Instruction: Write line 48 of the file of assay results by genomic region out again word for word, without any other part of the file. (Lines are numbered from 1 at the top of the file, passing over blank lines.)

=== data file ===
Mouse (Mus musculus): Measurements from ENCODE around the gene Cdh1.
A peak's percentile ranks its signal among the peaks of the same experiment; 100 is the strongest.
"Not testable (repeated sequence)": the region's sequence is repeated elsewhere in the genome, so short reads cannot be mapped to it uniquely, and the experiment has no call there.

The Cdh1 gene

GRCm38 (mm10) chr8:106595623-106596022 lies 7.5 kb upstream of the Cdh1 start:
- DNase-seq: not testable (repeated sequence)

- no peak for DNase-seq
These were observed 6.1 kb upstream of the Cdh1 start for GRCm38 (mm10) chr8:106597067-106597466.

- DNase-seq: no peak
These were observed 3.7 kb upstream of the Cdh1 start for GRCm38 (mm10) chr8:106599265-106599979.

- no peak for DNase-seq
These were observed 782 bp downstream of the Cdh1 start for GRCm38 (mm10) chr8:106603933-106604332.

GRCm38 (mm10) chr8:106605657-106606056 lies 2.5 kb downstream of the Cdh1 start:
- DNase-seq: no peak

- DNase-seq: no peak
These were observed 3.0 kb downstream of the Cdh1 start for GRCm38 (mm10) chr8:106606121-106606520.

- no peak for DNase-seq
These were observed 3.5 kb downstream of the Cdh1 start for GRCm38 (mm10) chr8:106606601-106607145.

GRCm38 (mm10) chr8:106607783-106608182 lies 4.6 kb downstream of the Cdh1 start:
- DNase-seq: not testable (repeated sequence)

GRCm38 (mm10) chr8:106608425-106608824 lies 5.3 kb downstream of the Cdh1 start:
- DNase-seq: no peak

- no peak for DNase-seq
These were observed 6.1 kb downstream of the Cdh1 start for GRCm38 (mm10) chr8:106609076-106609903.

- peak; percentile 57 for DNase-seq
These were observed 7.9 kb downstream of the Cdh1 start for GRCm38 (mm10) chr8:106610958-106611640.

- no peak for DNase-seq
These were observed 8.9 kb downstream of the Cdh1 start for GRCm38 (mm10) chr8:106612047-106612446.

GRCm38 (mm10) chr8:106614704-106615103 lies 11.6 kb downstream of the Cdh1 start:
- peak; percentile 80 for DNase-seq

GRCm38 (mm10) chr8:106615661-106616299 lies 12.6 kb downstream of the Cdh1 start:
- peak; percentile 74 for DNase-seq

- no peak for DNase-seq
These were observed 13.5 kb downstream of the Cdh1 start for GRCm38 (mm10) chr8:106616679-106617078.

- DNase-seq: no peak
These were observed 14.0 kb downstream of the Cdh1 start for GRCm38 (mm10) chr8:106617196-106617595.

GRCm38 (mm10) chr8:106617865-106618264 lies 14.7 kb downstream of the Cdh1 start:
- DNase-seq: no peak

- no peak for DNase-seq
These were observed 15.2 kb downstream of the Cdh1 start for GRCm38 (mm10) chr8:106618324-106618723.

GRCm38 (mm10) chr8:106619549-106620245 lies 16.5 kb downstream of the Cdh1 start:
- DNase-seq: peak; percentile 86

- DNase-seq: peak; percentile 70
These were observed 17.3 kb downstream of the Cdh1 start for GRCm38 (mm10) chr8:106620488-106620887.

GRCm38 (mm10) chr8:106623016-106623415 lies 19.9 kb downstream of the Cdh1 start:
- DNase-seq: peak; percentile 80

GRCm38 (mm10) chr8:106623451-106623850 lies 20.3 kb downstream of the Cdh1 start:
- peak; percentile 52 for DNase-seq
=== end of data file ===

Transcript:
- peak; percentile 52 for DNase-seq